English version

supposition

From Longman Dictionary of Contemporary Englishsuppositionsup‧po‧si‧tion /ˌsʌpəˈzɪʃən/ noun [countable, uncountable]  THINK SO/NOT BE SUREsomething that you think is true, even though you are not certain and cannot prove it His version of events is pure supposition.supposition (that) The police are acting on the supposition that she took the money.
Examples from the Corpus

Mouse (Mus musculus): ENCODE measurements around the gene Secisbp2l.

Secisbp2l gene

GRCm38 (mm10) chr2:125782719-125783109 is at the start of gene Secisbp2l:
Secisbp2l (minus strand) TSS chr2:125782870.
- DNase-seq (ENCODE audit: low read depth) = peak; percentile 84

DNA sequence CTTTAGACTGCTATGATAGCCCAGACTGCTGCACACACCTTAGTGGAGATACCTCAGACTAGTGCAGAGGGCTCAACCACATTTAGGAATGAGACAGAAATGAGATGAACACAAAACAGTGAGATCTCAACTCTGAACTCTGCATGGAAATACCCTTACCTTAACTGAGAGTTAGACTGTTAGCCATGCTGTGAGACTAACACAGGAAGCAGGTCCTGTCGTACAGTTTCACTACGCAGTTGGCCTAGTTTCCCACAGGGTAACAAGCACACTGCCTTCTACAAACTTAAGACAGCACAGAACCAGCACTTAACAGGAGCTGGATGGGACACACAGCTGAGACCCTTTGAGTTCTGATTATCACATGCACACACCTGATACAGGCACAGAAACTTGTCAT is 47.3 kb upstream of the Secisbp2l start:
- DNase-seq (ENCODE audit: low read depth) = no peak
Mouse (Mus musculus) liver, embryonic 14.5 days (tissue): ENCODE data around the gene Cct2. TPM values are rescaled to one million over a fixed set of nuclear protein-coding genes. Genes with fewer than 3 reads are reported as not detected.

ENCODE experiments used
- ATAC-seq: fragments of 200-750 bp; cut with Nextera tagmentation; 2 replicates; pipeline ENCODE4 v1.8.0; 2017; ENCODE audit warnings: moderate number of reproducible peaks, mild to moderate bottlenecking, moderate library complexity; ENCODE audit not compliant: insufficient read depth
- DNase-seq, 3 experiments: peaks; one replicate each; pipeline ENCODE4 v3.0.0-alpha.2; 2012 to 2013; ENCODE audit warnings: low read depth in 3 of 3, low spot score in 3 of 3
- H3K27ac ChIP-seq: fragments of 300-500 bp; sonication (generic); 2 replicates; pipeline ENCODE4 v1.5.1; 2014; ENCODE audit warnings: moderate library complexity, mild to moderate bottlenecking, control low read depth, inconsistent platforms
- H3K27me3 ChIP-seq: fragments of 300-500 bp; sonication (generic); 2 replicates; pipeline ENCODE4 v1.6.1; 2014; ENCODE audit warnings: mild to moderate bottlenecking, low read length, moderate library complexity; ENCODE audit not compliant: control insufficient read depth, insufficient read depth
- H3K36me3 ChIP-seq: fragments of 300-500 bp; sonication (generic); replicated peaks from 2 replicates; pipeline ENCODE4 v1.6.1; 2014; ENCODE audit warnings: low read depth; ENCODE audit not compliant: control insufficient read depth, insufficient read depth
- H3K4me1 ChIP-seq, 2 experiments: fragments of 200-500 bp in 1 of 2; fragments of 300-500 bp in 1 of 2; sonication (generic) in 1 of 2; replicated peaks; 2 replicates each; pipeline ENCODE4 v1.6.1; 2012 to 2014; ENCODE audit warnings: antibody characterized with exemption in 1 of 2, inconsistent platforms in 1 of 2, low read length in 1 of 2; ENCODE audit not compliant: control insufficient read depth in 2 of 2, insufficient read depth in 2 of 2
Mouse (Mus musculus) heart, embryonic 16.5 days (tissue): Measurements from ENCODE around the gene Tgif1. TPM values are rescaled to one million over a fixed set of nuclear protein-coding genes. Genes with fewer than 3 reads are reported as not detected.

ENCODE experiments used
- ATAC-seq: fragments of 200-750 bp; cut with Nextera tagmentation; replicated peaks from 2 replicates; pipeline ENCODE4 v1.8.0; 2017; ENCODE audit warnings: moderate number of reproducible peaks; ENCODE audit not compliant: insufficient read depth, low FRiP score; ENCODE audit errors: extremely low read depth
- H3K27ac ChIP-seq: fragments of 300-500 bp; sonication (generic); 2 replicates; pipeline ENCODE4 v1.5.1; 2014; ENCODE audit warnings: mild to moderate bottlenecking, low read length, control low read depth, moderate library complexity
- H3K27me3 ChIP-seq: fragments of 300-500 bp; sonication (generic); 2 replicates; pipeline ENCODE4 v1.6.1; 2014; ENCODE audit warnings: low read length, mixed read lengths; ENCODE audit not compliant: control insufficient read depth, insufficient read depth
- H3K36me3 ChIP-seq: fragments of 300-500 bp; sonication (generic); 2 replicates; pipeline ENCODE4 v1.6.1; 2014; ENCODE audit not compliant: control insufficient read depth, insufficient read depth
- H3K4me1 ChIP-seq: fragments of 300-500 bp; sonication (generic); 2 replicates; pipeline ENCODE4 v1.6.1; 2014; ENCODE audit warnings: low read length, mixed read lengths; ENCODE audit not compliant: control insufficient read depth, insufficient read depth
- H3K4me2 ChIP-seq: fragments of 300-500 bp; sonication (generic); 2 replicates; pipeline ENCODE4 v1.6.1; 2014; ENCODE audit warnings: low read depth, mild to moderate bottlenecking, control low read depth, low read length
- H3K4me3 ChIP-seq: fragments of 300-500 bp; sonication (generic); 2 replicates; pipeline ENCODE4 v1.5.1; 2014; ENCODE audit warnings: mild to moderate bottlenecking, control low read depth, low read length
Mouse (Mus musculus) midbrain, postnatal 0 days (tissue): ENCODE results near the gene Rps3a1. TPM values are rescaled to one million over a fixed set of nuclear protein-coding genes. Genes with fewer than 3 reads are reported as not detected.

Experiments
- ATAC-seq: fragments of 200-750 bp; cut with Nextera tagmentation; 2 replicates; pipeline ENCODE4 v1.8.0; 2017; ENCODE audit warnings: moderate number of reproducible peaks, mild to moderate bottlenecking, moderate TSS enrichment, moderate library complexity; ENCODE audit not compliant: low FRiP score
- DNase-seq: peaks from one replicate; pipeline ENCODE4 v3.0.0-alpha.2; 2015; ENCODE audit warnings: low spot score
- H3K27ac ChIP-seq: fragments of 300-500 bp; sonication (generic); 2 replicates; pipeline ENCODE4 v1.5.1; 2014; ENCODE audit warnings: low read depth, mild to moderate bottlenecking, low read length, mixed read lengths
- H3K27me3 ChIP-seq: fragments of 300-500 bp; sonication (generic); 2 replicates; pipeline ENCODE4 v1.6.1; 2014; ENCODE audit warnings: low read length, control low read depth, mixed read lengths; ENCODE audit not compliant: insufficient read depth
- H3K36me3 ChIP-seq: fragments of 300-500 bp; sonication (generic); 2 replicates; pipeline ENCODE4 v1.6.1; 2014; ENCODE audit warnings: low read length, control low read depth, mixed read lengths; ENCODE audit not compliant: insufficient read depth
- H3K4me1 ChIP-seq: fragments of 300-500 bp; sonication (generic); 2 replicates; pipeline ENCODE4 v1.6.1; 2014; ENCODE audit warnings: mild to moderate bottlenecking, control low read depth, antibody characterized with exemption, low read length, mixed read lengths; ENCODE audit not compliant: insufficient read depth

suppositionThe only other things she had were guesses and suppositions.My supposition is not without basis.The report will be based on fact, not supposition.Our literary canons have largely been constructed on such Renaissance suppositions.When Agenda 2000 comes into place, the supposition is that the set-aside rate should fall to zero.So long as these suppositions were taken seriously, they were not only reassuring, but frequently effective.Although research has modified this supposition, it is none the less true that males are generally seducers and females the seduced.Eichenbaum and Orbach share this supposition.supposition (that)All his reservations were based on intuition, supposition.My business interests are declared, but, contrary to some popular media suppositions, I am not connected with the Lonrho organisation.Our literary canons have largely been constructed on such Renaissance suppositions.Police are acting on the supposition that she took the money.Take the doctrine as you will, the supposition of such a cause is both useless and contradictory.These suppositions are rejected because there is little evidence to support them.Although research has modified this supposition, it is none the less true that males are generally seducers and females the seduced.Eichenbaum and Orbach share this supposition.
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